Lankford, Tillis & Hatch Introduce The SUCCEED Act: Merit-Based Legislation To Address The Legal Uncertainty of Undocumented Children
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WASHINGTON, DC – During a press conference today, Senators James Lankford (R-OK), Thom Tillis (R-NC), and Orrin Hatch (R-UT) introduced the Solution for Undocumented Children through Careers Employment Education and Defending our nation (SUCCEED) Act, a solution to address the legal uncertainty facing undocumented children who were brought to the United States as children.
The SUCCEED Act provides a fair, multi-step process for undocumented children to qualify for conditional permanent resident (CPR) status by requiring them to earn and maintain their status once they become adults by either being gainfully employed, pursuing postsecondary or vocational education, or serving in the US military.
“It is right for there to be consequences for those who intentionally entered this country illegally,” said Lankford. “However, we as Americans do not hold children legally accountable for the actions of their parents. President Trump rescinded the DACA executive action so that this issue could be resolved the right way—through legislation from Congress. It is time for Congress to stop ignoring the obvious problems with our border security and immigration system and stop pretending that this issue will resolve itself, it will not. To address the uncertainty facing children who were brought to America, the SUCCEED Act is a fair solution that gives them a place to call home, but it also discourages future illegal immigration.”
“For years, Congress has tried but failed to provide legal uncertainty for undocumented children who were brought to the United States through no fault of their own,” said Tillis. “The SUCCEED Act is a fair and compassionate solution that requires individuals to demonstrate they are productive and law-abiding members of their communities to earn legal status. This is a merit-based solution that should unite members of both parties, and I look forward to working with my colleagues on the path forward.”
“I’ve said all along that we need a workable, permanent solution for the Dreamer population,” said Hatch. “This bill provides that solution, in a way that ensures that Dreamers who want to stay in the United States long term get their education and obtain gainful employment. Immigration is a difficult issue, but I’m convinced there’s a path forward on this, and I’m committed to working with my colleagues on both sides of the aisle to find that path and to enact meaningful reform, which must also include increased border security.”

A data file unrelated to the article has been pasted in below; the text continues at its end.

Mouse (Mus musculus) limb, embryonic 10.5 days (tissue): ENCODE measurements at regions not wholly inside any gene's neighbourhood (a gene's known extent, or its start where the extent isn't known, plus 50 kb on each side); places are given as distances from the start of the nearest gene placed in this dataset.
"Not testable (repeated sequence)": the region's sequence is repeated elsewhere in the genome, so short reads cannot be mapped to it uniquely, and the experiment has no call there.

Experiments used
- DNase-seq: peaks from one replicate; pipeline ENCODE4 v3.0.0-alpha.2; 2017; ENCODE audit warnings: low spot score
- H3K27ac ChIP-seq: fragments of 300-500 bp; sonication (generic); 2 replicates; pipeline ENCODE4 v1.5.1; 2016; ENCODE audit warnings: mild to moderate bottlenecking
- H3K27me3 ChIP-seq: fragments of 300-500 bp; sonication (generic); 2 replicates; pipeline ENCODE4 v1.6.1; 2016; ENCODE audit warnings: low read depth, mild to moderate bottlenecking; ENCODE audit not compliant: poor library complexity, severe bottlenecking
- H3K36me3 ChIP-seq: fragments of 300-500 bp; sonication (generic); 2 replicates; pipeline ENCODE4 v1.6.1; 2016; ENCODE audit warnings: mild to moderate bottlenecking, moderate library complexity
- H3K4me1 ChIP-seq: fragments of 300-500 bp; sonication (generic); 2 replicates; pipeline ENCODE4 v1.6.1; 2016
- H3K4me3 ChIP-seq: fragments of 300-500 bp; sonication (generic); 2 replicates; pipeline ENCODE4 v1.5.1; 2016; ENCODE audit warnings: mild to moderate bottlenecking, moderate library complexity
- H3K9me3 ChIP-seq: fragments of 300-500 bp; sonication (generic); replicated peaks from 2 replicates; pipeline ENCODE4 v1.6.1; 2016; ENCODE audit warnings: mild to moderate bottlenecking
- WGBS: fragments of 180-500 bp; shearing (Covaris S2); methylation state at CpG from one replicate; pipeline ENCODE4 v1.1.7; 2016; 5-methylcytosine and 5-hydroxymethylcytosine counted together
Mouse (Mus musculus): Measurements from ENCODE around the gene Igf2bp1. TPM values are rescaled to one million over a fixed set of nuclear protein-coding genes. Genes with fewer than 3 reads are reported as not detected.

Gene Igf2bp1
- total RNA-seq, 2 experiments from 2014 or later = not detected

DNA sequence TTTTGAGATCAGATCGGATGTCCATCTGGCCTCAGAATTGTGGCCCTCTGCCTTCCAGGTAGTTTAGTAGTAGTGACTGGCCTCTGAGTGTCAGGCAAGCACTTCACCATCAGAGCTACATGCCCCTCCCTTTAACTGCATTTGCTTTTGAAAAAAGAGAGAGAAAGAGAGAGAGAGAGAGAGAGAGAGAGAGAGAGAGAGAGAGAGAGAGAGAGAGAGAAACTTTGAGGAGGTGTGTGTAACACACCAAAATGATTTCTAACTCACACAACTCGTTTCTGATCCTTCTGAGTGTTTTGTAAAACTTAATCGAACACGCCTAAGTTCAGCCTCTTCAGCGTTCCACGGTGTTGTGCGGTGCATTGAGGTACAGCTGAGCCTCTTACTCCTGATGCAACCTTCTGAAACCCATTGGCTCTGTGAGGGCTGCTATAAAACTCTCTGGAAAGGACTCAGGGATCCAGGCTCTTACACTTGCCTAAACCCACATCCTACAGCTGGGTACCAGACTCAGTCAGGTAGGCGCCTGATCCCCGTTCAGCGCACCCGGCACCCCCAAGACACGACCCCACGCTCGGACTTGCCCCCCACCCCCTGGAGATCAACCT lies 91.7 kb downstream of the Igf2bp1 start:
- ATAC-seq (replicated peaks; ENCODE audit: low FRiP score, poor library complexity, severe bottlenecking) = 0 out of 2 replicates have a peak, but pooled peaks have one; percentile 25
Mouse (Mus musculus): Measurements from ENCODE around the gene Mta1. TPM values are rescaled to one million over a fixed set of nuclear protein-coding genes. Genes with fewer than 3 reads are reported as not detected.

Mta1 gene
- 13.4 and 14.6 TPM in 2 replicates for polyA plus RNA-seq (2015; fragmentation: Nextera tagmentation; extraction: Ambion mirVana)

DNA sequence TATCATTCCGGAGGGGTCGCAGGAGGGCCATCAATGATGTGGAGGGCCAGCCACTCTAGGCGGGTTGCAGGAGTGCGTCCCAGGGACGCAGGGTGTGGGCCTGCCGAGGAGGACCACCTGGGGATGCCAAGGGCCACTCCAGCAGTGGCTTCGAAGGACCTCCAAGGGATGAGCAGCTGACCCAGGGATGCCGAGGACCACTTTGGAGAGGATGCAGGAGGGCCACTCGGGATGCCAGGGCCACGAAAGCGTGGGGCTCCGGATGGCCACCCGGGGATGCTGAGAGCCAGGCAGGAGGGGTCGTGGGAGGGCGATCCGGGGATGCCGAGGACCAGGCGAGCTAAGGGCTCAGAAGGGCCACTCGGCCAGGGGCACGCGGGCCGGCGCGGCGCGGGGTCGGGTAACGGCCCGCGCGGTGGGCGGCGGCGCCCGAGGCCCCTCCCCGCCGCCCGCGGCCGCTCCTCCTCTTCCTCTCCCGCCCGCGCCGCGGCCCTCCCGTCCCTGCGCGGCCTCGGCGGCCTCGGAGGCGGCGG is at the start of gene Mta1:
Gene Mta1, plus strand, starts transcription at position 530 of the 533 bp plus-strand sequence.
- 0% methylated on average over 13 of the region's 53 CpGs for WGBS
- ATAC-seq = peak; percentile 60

To qualify for CPR status, undocumented children must first pass a rigorous vetting process. Eligibility and vetting requirements include:
- Arriving in the US before the age of 16 and before June 15, 2012, the enactment date of DACA.
- Obtaining a high school diploma or equivalent, if 18 or older.
- Passing a thorough criminal background check, which extends to information obtained from INTERPOL or the country of origin to screen for individuals with a criminal past or gang affiliation.
- Submitting biometric and biographic data to the Department of Homeland Security.
- Registering for the military selective service.
- Paying any existing federal tax liabilities.
- Signing an acknowledgment that they will not be eligible for any form of relief or immigration benefit pursuant to the legislation if they are convicted of a crime while on CPR status.
After five years of CPR status, individuals may renew their status for another five years if they fulfill their commitment to pursue at least one of the three merit-based pathways over a 48-month or 60-month period and have demonstrated good moral character. Individuals could lose their CPR status if they fail to fulfill their merit-based obligations, commit a felony or a serious misdemeanor, or become a “public charge” (defined by the USCIS as one who becomes primarily dependent on the government for subsistence).
After 10 years of holding CPR status, individuals would be eligible to apply for Lawful Permanent Status (LPR) or a “green card” after paying any tax liabilities. The bill requires green card holders to wait a minimum of five years before they are able to apply for naturalization if they choose to do so.
Additionally, the SUCCEED Act prevents the parents of undocumented children from receiving benefits or preferential treatment and prevents undocumented children from petitioning their parents.
The bill also deters future illegal immigration by requiring future non-immigrant visa recipients to sign a waiver forfeiting any future immigration benefits if they violate the terms of their visa.
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